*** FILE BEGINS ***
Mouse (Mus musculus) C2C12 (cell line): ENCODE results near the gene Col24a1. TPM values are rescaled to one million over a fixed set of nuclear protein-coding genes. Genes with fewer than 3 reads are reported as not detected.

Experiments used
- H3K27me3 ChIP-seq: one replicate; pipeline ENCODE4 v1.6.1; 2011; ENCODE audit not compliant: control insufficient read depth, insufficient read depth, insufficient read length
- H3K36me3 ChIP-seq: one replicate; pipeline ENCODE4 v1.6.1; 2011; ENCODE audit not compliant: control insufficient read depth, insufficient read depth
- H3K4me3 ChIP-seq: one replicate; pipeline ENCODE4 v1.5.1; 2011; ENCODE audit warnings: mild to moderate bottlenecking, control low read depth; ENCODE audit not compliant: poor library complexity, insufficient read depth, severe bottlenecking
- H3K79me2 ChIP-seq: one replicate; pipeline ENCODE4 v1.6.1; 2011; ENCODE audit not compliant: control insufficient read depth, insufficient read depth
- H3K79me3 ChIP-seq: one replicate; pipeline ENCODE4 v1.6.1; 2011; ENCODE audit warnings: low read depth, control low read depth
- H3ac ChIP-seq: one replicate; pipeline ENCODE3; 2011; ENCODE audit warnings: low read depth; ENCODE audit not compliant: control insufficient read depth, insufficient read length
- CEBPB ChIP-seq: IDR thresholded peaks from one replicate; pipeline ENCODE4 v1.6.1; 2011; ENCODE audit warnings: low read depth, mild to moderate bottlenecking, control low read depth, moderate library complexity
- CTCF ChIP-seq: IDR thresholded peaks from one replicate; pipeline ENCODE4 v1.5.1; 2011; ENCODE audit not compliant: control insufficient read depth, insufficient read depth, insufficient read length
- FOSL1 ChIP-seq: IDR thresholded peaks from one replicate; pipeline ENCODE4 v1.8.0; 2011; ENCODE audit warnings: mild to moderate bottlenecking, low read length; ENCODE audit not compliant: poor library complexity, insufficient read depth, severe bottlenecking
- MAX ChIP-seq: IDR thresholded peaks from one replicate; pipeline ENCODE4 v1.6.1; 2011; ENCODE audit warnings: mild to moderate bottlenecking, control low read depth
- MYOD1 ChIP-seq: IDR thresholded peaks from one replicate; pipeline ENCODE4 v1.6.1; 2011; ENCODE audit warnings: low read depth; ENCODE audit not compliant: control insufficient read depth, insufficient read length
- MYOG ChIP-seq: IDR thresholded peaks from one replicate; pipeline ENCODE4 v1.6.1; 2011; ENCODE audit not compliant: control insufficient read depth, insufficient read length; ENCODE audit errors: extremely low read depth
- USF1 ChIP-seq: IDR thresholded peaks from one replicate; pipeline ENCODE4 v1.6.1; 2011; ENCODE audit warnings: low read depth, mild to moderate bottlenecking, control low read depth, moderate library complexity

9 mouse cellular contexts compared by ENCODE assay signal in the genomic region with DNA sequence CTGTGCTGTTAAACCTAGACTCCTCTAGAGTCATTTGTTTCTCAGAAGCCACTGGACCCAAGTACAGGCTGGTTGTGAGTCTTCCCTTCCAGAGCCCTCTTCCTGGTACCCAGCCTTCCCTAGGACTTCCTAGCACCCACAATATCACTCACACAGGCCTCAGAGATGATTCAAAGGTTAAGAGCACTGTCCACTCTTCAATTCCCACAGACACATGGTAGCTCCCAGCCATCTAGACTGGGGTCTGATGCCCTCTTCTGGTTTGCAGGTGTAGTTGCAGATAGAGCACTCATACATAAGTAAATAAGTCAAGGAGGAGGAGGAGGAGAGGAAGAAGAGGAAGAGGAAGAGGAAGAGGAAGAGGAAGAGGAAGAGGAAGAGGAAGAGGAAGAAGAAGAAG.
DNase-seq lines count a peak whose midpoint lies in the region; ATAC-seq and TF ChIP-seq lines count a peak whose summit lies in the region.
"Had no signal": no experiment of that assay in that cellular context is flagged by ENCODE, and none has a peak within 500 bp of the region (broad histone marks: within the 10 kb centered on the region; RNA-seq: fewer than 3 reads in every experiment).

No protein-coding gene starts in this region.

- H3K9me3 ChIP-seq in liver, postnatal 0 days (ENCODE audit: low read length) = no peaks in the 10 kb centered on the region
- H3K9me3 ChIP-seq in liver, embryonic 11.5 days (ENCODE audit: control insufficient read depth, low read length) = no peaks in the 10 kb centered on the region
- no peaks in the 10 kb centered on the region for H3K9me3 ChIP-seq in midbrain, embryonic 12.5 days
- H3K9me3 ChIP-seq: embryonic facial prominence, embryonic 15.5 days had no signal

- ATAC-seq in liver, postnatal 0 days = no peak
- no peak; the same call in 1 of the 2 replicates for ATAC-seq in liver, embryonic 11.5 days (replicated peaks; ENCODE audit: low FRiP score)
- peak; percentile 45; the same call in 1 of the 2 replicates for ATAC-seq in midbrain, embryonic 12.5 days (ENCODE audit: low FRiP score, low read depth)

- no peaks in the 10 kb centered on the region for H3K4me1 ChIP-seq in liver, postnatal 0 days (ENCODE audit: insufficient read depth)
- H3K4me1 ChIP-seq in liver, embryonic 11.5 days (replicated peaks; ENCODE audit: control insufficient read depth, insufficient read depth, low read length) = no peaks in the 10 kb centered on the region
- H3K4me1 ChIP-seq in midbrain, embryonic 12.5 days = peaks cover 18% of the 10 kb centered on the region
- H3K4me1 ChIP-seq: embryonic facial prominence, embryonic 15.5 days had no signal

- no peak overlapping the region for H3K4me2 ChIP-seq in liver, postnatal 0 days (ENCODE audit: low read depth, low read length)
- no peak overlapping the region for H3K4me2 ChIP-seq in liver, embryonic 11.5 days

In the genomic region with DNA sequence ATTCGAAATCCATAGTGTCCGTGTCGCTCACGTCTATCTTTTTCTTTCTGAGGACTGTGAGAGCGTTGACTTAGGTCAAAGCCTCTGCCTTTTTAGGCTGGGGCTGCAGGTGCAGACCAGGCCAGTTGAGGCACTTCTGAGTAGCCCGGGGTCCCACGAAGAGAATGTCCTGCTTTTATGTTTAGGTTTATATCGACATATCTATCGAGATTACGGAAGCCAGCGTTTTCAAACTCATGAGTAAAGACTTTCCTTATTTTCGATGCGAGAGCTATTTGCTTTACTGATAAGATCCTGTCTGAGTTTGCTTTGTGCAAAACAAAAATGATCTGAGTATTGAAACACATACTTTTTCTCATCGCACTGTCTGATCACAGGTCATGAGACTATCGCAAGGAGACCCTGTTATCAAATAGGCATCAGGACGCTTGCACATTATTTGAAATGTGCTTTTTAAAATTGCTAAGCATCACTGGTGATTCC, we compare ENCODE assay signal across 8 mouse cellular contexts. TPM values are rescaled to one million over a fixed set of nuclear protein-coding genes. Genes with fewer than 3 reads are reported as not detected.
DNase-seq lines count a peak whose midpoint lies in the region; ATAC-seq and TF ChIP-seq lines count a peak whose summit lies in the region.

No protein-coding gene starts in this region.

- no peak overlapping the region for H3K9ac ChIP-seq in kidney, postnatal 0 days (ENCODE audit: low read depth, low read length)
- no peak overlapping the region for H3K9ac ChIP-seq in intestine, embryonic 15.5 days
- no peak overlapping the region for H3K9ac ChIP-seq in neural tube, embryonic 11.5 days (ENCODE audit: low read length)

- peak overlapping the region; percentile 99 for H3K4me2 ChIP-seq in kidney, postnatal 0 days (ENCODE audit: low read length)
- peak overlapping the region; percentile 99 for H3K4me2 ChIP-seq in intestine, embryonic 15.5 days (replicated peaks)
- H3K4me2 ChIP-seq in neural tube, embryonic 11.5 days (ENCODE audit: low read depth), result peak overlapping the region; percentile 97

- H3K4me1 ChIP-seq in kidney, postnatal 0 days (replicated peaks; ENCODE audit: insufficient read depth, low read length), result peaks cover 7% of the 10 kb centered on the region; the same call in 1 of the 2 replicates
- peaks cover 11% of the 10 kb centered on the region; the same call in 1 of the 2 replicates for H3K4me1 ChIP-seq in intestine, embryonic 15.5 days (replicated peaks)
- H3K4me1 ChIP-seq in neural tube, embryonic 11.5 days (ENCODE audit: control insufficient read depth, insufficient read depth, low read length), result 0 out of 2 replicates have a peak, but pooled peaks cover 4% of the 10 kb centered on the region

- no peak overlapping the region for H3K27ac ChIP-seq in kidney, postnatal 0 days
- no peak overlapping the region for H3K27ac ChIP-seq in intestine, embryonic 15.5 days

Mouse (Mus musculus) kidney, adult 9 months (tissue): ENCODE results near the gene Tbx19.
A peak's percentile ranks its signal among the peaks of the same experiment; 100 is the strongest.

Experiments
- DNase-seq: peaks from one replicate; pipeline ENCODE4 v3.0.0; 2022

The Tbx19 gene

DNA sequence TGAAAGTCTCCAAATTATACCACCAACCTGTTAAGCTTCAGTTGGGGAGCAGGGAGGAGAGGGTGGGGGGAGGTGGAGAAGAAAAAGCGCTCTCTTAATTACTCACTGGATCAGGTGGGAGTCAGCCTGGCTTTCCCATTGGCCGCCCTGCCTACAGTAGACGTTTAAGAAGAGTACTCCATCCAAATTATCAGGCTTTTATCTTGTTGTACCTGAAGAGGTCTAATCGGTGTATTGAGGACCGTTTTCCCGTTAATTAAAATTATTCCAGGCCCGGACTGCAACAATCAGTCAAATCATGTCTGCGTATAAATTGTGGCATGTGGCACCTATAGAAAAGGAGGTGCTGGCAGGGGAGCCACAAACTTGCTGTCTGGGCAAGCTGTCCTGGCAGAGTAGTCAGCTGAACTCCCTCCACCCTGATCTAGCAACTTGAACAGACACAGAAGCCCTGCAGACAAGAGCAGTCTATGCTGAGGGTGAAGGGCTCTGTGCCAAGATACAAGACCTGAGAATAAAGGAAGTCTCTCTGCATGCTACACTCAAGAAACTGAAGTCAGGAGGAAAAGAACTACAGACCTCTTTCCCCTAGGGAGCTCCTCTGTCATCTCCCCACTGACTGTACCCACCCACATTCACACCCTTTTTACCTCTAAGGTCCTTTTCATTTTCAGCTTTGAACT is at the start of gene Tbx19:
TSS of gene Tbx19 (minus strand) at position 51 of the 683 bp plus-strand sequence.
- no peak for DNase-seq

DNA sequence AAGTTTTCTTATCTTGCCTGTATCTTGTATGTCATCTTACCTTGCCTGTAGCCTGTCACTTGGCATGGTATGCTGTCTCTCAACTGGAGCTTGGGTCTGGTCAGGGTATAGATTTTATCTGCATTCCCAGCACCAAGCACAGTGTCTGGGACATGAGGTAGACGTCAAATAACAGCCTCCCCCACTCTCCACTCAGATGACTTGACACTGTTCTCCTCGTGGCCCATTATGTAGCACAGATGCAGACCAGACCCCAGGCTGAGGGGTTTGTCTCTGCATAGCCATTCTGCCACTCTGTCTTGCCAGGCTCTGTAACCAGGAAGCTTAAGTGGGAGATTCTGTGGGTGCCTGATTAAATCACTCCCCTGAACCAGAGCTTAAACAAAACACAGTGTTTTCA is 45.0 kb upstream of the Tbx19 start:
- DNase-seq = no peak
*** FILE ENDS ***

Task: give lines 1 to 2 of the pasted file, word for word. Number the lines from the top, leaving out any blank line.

Mouse (Mus musculus) C2C12 (cell line): ENCODE results near the gene Col24a1. TPM values are rescaled to one million over a fixed set of nuclear protein-coding genes. Genes with fewer than 3 reads are reported as not detected.

Experiments used